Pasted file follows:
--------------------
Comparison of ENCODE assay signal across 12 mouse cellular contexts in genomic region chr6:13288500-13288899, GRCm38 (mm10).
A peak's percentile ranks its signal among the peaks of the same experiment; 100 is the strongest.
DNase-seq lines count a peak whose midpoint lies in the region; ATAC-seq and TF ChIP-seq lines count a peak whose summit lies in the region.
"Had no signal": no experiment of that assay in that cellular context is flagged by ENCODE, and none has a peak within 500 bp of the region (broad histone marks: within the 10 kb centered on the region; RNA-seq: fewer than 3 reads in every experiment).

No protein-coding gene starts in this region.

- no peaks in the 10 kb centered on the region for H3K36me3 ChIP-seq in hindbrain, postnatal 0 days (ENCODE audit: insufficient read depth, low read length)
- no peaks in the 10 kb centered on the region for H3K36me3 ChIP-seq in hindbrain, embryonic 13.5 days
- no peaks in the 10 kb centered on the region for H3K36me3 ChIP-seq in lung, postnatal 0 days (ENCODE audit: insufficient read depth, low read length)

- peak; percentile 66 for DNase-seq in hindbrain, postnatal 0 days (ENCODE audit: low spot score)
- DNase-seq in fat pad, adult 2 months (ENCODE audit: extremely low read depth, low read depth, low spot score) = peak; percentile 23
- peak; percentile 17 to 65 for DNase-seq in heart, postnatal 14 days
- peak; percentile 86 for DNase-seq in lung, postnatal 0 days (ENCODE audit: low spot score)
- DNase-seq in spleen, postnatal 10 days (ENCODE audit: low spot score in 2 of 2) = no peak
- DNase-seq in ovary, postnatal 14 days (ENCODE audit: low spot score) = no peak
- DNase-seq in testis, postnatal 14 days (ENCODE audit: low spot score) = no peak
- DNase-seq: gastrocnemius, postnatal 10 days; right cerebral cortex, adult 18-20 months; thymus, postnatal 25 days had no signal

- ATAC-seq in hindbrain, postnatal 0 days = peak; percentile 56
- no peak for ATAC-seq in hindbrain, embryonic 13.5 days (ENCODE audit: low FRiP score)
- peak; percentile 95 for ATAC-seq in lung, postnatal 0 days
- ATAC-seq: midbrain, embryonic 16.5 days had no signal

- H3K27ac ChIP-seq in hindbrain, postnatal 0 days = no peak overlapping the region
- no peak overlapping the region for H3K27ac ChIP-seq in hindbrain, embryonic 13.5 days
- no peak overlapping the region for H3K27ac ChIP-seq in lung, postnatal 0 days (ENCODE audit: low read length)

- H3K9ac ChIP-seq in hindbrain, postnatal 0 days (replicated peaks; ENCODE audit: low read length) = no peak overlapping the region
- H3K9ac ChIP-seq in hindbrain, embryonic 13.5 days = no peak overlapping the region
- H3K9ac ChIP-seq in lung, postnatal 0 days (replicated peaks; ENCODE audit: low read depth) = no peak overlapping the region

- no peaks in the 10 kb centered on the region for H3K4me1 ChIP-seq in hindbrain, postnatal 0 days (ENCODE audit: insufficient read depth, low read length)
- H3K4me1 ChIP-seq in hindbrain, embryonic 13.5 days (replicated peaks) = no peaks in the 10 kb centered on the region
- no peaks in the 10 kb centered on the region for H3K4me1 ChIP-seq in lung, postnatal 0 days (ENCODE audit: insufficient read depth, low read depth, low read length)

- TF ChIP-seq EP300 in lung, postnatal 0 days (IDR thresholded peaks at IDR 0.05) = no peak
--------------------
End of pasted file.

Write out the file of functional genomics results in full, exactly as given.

Comparison of ENCODE assay signal across 12 mouse cellular contexts in genomic region chr6:13288500-13288899, GRCm38 (mm10).
A peak's percentile ranks its signal among the peaks of the same experiment; 100 is the strongest.
DNase-seq lines count a peak whose midpoint lies in the region; ATAC-seq and TF ChIP-seq lines count a peak whose summit lies in the region.
"Had no signal": no experiment of that assay in that cellular context is flagged by ENCODE, and none has a peak within 500 bp of the region (broad histone marks: within the 10 kb centered on the region; RNA-seq: fewer than 3 reads in every experiment).

No protein-coding gene starts in this region.

- no peaks in the 10 kb centered on the region for H3K36me3 ChIP-seq in hindbrain, postnatal 0 days (ENCODE audit: insufficient read depth, low read length)
- no peaks in the 10 kb centered on the region for H3K36me3 ChIP-seq in hindbrain, embryonic 13.5 days
- no peaks in the 10 kb centered on the region for H3K36me3 ChIP-seq in lung, postnatal 0 days (ENCODE audit: insufficient read depth, low read length)

- peak; percentile 66 for DNase-seq in hindbrain, postnatal 0 days (ENCODE audit: low spot score)
- DNase-seq in fat pad, adult 2 months (ENCODE audit: extremely low read depth, low read depth, low spot score) = peak; percentile 23
- peak; percentile 17 to 65 for DNase-seq in heart, postnatal 14 days
- peak; percentile 86 for DNase-seq in lung, postnatal 0 days (ENCODE audit: low spot score)
- DNase-seq in spleen, postnatal 10 days (ENCODE audit: low spot score in 2 of 2) = no peak
- DNase-seq in ovary, postnatal 14 days (ENCODE audit: low spot score) = no peak
- DNase-seq in testis, postnatal 14 days (ENCODE audit: low spot score) = no peak
- DNase-seq: gastrocnemius, postnatal 10 days; right cerebral cortex, adult 18-20 months; thymus, postnatal 25 days had no signal

- ATAC-seq in hindbrain, postnatal 0 days = peak; percentile 56
- no peak for ATAC-seq in hindbrain, embryonic 13.5 days (ENCODE audit: low FRiP score)
- peak; percentile 95 for ATAC-seq in lung, postnatal 0 days
- ATAC-seq: midbrain, embryonic 16.5 days had no signal

- H3K27ac ChIP-seq in hindbrain, postnatal 0 days = no peak overlapping the region
- no peak overlapping the region for H3K27ac ChIP-seq in hindbrain, embryonic 13.5 days
- no peak overlapping the region for H3K27ac ChIP-seq in lung, postnatal 0 days (ENCODE audit: low read length)

- H3K9ac ChIP-seq in hindbrain, postnatal 0 days (replicated peaks; ENCODE audit: low read length) = no peak overlapping the region
- H3K9ac ChIP-seq in hindbrain, embryonic 13.5 days = no peak overlapping the region
- H3K9ac ChIP-seq in lung, postnatal 0 days (replicated peaks; ENCODE audit: low read depth) = no peak overlapping the region

- no peaks in the 10 kb centered on the region for H3K4me1 ChIP-seq in hindbrain, postnatal 0 days (ENCODE audit: insufficient read depth, low read length)
- H3K4me1 ChIP-seq in hindbrain, embryonic 13.5 days (replicated peaks) = no peaks in the 10 kb centered on the region
- no peaks in the 10 kb centered on the region for H3K4me1 ChIP-seq in lung, postnatal 0 days (ENCODE audit: insufficient read depth, low read depth, low read length)

- TF ChIP-seq EP300 in lung, postnatal 0 days (IDR thresholded peaks at IDR 0.05) = no peak